At the end of the day, it’s probably best to stick with the status quo. It works, it gives the paras profile they’d otherwise not have.     

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I think the unity of the two could be strengthened in protocol adjustments of the ceremonies.

Step 1: What if at an Olympic Opening Ceremony, the cauldron is designed to hold two flames in some creative way. The Olympic-side flame is lit and the Games begin. 
Step 2: At the Olympic Closing Ceremony, the handover is not to the next Olympic host, but to the Paralympic athletes and Committee. The Olympic cauldron stays lit.
Step 3: At the Paralympic Opening Ceremony, a Paralympian lights the Paralympic side, completing the cauldron, the Games begin.
Step 4: At the Closing Ceremony, the combined cauldron is extinguished and one united handover to the next host city begins. 

It seems the problem is more about the anti-climactic "start-stop-start-stop" flow. The path of least resistance, to me, would center around making the ceremonies feel like one cohesive unit.

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Way ahead of you there.  I wrote to the late Samaranch Sr.  (I have his reply somewhere) around 1990, I think -- w/ the Paralympics not even in the Oly picture, saying that the flame and Oly flag should be passed from Summer to Winter to Summer, etc.  He wrote back saying it was an "interesting" idea but nothing came of it.  I think they want to keep them on separate tracks; some thing with the Paras.  The Olympic idea/flame is Hellenic; the Para is Aylesbury-ic.  Maybe someday, something like that can happen.  

Edited by baron-pierreIV
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I think a major problem lies with the Olympic program though. The recent excessive addition of events, each Games, is over-saturating the program.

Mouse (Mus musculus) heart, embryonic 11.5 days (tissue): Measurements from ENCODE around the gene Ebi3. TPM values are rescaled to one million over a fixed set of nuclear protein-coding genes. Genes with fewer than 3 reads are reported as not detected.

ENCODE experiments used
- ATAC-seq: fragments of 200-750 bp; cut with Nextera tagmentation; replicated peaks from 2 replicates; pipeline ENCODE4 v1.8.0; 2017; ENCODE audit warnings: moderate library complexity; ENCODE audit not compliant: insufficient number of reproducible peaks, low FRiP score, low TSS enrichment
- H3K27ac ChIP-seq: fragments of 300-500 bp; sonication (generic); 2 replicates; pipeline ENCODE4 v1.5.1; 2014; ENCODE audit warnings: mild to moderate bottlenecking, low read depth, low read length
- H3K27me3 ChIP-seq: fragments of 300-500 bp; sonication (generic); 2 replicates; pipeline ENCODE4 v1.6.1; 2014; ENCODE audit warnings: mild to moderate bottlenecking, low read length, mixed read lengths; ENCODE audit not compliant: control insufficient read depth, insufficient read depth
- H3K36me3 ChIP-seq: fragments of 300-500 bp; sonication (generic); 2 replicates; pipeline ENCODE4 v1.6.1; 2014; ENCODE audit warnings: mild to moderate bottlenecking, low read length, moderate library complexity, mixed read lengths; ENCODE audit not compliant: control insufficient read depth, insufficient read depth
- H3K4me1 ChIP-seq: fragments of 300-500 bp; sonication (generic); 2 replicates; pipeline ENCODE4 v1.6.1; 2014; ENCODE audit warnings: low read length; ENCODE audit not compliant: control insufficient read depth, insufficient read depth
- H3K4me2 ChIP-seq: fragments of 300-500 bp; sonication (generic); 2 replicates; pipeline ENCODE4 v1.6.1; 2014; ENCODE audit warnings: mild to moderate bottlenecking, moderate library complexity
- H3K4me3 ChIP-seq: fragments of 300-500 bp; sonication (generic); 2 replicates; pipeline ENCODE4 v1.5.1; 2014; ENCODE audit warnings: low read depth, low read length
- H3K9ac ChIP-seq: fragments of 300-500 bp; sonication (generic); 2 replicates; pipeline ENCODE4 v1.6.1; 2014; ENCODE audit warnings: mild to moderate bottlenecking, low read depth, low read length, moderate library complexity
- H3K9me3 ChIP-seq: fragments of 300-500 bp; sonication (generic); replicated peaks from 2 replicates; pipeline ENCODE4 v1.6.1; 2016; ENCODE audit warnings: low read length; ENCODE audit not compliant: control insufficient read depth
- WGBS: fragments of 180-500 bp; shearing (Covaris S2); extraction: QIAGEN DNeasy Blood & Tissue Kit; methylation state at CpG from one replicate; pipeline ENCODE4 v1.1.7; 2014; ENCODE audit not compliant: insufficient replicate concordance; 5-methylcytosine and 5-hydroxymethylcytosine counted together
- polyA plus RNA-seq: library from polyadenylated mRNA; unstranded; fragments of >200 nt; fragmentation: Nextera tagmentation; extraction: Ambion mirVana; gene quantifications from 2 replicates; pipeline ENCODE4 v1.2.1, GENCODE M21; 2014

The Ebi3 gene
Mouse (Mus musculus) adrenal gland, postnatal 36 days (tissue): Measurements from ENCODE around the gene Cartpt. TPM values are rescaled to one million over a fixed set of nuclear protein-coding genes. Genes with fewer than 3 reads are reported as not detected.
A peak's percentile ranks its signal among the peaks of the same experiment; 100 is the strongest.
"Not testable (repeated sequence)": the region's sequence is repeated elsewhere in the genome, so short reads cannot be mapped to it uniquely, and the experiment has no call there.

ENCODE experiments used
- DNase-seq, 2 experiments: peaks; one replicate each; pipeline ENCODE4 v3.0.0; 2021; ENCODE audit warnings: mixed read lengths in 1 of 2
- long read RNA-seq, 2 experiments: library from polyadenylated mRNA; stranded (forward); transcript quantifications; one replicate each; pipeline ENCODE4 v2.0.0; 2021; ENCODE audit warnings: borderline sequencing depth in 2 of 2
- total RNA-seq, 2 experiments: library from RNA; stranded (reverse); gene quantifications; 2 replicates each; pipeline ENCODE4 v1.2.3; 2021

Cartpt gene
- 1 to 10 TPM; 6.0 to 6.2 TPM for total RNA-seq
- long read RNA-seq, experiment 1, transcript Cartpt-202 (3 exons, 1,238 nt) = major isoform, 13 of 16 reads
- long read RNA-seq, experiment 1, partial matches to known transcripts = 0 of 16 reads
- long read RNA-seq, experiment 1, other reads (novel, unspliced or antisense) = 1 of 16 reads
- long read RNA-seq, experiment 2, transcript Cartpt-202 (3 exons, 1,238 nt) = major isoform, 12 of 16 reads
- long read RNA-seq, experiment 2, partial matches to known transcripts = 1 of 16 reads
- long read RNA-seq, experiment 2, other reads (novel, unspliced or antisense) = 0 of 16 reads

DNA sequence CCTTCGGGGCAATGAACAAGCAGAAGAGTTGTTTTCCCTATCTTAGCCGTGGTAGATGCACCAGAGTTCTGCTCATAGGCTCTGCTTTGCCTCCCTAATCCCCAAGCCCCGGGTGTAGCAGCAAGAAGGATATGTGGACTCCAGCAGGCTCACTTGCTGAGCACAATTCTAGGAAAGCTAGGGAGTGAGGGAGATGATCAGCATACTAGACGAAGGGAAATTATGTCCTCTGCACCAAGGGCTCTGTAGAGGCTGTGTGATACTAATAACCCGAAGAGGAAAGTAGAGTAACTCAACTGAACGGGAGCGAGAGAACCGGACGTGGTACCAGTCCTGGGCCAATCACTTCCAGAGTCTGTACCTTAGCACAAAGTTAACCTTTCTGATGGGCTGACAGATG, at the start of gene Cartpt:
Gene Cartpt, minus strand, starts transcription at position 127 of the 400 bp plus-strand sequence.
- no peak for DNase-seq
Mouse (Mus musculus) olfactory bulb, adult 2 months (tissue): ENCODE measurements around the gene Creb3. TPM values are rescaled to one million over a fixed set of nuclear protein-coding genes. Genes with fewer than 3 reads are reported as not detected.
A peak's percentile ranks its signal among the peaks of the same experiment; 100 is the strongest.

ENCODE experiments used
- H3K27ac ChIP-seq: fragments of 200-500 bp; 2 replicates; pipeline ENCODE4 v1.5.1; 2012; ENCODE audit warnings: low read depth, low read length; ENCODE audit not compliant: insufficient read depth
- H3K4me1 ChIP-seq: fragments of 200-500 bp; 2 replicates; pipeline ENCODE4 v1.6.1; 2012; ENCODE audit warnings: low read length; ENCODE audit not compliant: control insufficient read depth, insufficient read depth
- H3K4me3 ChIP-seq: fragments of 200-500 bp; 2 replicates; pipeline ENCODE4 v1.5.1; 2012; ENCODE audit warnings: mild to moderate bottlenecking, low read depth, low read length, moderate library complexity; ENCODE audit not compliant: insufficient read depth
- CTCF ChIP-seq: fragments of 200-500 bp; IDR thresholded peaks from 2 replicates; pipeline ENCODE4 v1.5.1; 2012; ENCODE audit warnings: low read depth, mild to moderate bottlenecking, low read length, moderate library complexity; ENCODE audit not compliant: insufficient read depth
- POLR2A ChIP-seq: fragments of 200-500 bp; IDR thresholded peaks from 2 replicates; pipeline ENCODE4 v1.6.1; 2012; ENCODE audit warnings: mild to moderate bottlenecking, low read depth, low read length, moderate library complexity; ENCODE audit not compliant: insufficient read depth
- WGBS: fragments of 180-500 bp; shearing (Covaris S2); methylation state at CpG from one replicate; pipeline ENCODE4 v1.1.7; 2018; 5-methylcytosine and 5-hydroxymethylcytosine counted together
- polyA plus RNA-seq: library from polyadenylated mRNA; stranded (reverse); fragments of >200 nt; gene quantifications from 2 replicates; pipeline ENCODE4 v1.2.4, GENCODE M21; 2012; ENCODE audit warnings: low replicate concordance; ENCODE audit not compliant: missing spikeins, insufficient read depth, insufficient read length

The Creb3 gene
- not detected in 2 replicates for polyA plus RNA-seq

I'd argue it could be more feasible for a Winter edition, than a Summer edition from an athlete numbers standpoint. Also, money from the two extra ceremonies could be reallocated elsewhere.

Does anyone know of any feasibility studies for this? 

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Okay, here’s an interesting interview with a UK Paralympian on exactly the question of this thread. Interestingly, she pretty well canvases all the things mentioned in this thread, but it’s good to hear it from one in the thick of things:

Should the Paralympics and Olympics unite? We ask an expert

Edited by Sir Rols
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Combining them is a non-starter due to the volume of athletes and events involved - it would likely be detrimental to the Paralympic movement and see less exposure for their events just after all the progress made in the last decade.

Similarly the idea of them taking place before has been raised before and I think the games would suffer somewhat from the Olympics not acting as a warm up event for them.   However in practical terms for the Winter Games there is an argument they may be better off staged in January than March.

Overall the status quo is the best option for now.

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To whomever is our Paralympic expert here - question: the guide athlete for the non-seeing athlete, is that from the athlete's own home country?  So if there were 40 skiers in the blind category -- that means you really count 80 bodies, right?  So the able-bodied shadow athletes alone nearly double the Participating Athletes' count -- or are they not counted?  

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15 hours ago, baron-pierreIV said:

To whomever is our Paralympic expert here - question: the guide athlete for the non-seeing athlete, is that from the athlete's own home country?  So if there were 40 skiers in the blind category -- that means you really count 80 bodies, right?  So the able-bodied shadow athletes alone nearly double the Participating Athletes' count -- or are they not counted?  

First one; yes, they usually are. Second; even though the guides are essential for vision impaired athletes of higher levels of impairment, they are associated with the athlete they guide, so i guess they count as the same slot as the athlete. BUT, this doesn´t mean that the guides will or will not have the right to stand in the podium with their partners; this in particular is a big point of political contention, if i recall correctly.